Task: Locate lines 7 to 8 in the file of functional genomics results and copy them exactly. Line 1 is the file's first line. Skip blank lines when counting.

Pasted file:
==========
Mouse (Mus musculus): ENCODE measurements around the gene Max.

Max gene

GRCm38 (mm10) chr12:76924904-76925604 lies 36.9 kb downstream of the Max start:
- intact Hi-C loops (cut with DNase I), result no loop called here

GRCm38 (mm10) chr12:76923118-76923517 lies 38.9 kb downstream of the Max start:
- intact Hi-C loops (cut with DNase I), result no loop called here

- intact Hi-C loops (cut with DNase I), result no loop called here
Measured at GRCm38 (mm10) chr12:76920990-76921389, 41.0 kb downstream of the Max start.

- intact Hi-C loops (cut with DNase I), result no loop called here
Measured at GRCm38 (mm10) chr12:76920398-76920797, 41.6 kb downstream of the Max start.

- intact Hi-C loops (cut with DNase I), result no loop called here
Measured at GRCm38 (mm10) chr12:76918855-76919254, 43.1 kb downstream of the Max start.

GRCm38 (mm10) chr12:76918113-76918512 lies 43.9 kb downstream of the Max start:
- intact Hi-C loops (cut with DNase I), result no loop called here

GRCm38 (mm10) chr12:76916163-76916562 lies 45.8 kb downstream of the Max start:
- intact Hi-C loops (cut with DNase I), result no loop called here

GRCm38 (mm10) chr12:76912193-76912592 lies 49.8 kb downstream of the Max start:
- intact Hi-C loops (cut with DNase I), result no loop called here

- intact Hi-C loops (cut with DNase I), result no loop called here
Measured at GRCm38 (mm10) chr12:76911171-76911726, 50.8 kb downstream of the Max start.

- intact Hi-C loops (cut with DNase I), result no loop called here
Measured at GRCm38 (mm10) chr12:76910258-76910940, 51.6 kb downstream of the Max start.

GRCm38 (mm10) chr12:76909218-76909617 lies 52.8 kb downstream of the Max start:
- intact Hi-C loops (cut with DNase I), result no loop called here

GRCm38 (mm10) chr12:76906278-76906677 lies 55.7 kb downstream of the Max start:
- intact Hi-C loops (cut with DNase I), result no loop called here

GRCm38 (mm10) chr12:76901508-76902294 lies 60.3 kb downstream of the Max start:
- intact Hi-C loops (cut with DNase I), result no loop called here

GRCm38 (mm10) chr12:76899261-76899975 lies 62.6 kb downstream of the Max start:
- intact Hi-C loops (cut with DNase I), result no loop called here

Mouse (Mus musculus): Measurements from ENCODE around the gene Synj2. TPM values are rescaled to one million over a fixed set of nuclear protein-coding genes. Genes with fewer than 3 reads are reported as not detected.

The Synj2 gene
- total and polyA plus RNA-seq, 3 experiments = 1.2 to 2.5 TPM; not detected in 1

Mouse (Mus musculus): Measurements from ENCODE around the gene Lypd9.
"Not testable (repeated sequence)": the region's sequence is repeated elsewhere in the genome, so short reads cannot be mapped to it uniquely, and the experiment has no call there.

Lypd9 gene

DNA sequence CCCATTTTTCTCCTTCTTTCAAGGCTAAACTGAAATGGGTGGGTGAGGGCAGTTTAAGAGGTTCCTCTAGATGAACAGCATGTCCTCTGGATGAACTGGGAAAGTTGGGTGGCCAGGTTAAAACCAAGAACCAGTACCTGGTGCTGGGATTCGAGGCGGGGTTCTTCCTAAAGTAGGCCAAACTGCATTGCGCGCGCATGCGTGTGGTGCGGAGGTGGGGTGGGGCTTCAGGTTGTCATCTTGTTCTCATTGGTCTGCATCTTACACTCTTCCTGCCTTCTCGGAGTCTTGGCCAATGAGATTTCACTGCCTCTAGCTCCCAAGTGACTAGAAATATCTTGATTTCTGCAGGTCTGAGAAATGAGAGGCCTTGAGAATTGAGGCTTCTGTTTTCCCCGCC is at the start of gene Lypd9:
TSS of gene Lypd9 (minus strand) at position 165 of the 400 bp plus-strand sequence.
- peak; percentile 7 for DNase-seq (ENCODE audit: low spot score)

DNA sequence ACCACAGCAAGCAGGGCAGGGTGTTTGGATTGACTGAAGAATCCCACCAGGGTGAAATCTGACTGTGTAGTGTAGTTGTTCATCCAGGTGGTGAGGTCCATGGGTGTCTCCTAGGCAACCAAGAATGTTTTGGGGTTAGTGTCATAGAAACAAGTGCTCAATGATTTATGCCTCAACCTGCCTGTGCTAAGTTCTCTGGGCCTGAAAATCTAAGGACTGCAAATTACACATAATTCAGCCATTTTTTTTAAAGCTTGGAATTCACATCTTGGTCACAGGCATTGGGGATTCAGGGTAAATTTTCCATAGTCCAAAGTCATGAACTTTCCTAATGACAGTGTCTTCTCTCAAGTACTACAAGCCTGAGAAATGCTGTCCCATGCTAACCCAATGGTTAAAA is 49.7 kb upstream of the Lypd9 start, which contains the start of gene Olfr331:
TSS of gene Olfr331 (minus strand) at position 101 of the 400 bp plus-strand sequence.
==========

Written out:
- intact Hi-C loops (cut with DNase I), result no loop called here
Measured at GRCm38 (mm10) chr12:76920990-76921389, 41.0 kb downstream of the Max start.